Since becoming part of the USGS in 1996, the GLSC’s Lake Michigan Ecological Research Station (LMERS) shared a National Park Service (NPS) building with the Resource Management Division of Indiana Dunes National Lakeshore (INDU). Although this arrangement guaranteed frequent interaction between USGS and NPS, neither organization had enough space to fit their staff and the USGS lacked laboratory space for most of its researchers. As time passed and research programs expanded, the shortcomings of the NPS facility for meeting research and management needs of either agency became more apparent. Fortunately, a solution arose that provided new laboratories and offices for LMERS. In August 2015, LMERS officially moved 5 miles east to a refurbished facility in Chesterton, Indiana that NPS had vacated several years prior. This move also returned the space LMERS had formerly occupied to the NPS, allowing INDU’s Resource Management staff to be consolidated in one building.
Building and Employee History
LMERS has strong historical ties to the NPS and continues this tradition with its new facility. The new USGS building was originally built as a church in the 1950s. It became property of the NPS in the 1960s as part of the creation of INDU, which celebrates the 50th anniversary of its establishment in 2016. The building served as the park’s first headquarters, then its visitor center, and finally housed INDUs Interpretation Division before the building was vacated in 2006 after the construction of a new facility to serve as the visitor center (http://www.nps.gov/indu/planyourvisit/idnlvc.htm).
LMERS was first established as part of the National Biological Survey in 1993 and then became part of the USGS in 1996. During this time, five NPS scientists made the transition to USGS LMERS employees, but remained at the original NPS science facility in Porter, IN – three of those scientists remain active with LMERS at the new research facility. The vacated NPS visitor center in Chesterton turned out to be an excellent antidote to the limited lab and office space available at the NPS facility in Porter. Through an impressive conversion, the USGS transformed a one floor church sanctuary and basement into a three floor, 21st century facility with modern labs, adequate office space, and a conference room, all still nestled within the national park. In addition, the building is located next to a popular NPS trailhead ensuring a strong presence with the visiting community.
LMERS researchers now have increased office space for permanent and seasonal researchers and technicians and visiting researchers, a large main laboratory and smaller ones including a separate polymerase chain reaction (PCR) ‘clean’ room, refrigerated space for maintaining biological specimens, a workshop, a regionally strategic conference room, and a fenced-in parking lot where government vehicles can be securely stored. This facility will not only enhance the ability of the researchers to perform their studies but also allow LMERS to expand its research capabilities and promote increased collaboration between LMERS and other federal agencies and non-governmental groups.
LMERS Research: Spotlighting the researchers behind the science
Research at LMERS focuses on a wide range of Great Lakes-related issues. From examining effects of climate change on native ecosystems and working toward the restoration of native habitats, to studying the microbial ecology of the Great Lakes and investigating pollinator communities and methods for controlling invasive plant species, scientists at LMERS are committed to supporting better management through scientific research.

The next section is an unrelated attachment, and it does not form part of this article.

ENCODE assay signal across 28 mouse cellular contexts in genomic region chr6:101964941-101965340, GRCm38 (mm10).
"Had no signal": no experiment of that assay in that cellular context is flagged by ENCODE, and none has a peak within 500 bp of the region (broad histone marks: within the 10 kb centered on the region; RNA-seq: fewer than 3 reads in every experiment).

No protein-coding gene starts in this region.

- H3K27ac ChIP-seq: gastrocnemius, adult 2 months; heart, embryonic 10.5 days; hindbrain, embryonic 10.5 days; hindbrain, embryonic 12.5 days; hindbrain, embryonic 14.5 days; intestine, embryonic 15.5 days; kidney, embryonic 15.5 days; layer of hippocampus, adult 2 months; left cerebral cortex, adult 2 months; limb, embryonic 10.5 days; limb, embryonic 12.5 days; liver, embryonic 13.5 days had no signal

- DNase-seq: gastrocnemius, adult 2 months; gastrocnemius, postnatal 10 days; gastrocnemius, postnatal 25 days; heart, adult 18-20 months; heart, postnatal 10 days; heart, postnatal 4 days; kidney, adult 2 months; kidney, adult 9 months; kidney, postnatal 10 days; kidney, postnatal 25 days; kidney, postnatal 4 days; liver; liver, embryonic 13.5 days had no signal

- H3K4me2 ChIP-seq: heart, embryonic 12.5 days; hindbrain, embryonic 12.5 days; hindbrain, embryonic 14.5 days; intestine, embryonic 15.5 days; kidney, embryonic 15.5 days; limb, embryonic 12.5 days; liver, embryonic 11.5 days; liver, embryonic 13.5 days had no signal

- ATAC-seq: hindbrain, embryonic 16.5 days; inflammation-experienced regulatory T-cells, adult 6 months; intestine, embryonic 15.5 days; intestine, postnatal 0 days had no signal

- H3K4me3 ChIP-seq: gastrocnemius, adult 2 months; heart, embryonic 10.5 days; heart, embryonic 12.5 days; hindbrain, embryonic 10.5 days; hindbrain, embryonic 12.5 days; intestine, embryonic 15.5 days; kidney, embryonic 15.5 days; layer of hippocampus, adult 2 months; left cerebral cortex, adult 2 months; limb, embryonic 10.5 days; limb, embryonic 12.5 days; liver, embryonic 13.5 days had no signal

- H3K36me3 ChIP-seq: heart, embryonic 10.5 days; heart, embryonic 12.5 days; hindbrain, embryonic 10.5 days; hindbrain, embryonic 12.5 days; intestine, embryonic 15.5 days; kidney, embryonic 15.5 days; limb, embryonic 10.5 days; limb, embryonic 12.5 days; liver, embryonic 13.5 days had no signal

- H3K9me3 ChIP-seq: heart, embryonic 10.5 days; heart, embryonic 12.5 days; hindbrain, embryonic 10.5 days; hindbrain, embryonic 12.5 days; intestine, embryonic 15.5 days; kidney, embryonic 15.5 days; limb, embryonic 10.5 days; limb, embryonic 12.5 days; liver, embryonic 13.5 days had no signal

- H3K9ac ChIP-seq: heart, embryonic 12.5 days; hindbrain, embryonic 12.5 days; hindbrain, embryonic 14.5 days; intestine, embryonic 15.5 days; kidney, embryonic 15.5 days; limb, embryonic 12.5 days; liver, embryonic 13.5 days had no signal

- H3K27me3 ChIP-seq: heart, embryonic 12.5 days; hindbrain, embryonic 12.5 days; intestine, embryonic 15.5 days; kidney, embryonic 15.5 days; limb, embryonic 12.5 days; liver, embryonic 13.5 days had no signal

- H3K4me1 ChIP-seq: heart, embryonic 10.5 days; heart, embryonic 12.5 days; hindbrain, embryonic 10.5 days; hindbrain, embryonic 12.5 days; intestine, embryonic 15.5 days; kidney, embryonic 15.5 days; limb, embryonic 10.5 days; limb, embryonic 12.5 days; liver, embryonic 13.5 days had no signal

Dr. Ralph Grundel is the Station Team Lead and an ecologist at LMERS. He was originally hired as a wildlife ecologist with the NPS, then made the transition to USGS and LMERS. His research focuses on climate change effects on animal and plant populations, improving the scientific basis of conservation and restoration of savannas, a highly threatened habitat present in the Midwest U.S., recovery of species of special concern, such as the endangered Karner blue butterfly and the monarch butterfly, and establishing a basinwide system of habitat quantity and quality assessment under the Great Lakes Water Quality Agreement.
Dr. Murulee Byappanahalli has been working as a research microbiologist at LMERS since 2001. He has published extensively on the ecology of indicator bacteria (E. coli, enterococci) in natural (nonenteric) environments, including soils and sediments, beach sand, and aquatic vegetation and his research was among the first to document the natural occurrence of indicator bacteria in nonenteric habitats. His current research focuses on understanding the structure and function of microbes in lake and terrestrial ecosystems using traditional microbiology and novel molecular (metagenomics) techniques. Within this area, Dr. Byappanahalli studies microbial communities associated with nuisance algae (Cladophora) to understand their influence on aquatic food webs and wildlife health and the role of microbial communities, especially rhizosphere bacteria, in the invasion and spread of invasive plant species such as Oriental bittersweet (Celastrus orbiculatus).
Meredith Nevers is an aquatic research ecologist at LMERS and has worked with the USGS for over 18 years. Nevers studied limnology and marine ecology before joining the USGS, with a focus on primary producers and nutrient interactions. She has published extensively on water quality science and improving coastal monitoring accuracy through predictive modeling as well as in the ecology and natural occurrence of indicator bacteria throughout the Great Lakes. Her current research focuses on microbial interactions in algae communities, including the nuisance alga Cladophora, the influence of large-scale hydrodynamics on microbial communities and water quality, and the interface of urban and natural ecosystems. Nevers is the current president of the Great Lakes Beach Association and is the GLSC lead on developing a common, DOI regional science agenda. She shares her research at local, regional, and national conferences, in DOI working groups, and in classroom and outreach programs.